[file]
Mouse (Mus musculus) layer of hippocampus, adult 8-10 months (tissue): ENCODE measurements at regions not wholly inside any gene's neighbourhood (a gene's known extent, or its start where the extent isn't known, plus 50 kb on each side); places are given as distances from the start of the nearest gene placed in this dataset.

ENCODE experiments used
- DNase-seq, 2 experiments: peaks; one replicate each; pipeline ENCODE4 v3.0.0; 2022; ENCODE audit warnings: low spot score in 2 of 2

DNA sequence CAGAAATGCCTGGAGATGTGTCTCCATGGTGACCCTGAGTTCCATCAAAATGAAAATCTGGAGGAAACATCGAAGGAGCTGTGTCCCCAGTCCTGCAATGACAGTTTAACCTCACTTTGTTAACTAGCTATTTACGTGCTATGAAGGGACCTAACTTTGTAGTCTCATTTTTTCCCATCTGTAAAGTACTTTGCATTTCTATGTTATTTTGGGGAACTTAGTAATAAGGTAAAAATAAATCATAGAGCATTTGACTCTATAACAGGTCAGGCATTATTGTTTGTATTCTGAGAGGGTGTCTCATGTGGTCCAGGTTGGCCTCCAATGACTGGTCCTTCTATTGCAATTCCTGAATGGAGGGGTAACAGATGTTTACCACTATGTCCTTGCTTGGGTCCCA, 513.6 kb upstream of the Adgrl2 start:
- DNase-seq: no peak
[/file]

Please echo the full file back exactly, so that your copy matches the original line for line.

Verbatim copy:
Mouse (Mus musculus) layer of hippocampus, adult 8-10 months (tissue): ENCODE measurements at regions not wholly inside any gene's neighbourhood (a gene's known extent, or its start where the extent isn't known, plus 50 kb on each side); places are given as distances from the start of the nearest gene placed in this dataset.

ENCODE experiments used
- DNase-seq, 2 experiments: peaks; one replicate each; pipeline ENCODE4 v3.0.0; 2022; ENCODE audit warnings: low spot score in 2 of 2

DNA sequence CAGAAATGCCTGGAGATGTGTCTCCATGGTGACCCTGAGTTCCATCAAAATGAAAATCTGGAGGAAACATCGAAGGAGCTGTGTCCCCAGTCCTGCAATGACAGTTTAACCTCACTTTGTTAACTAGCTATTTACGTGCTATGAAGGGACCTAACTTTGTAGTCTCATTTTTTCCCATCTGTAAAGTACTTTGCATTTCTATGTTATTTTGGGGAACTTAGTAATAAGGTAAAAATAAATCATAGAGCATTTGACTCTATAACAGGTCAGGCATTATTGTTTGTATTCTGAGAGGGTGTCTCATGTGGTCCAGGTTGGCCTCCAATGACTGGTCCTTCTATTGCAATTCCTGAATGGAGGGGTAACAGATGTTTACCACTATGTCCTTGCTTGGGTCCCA, 513.6 kb upstream of the Adgrl2 start:
- DNase-seq: no peak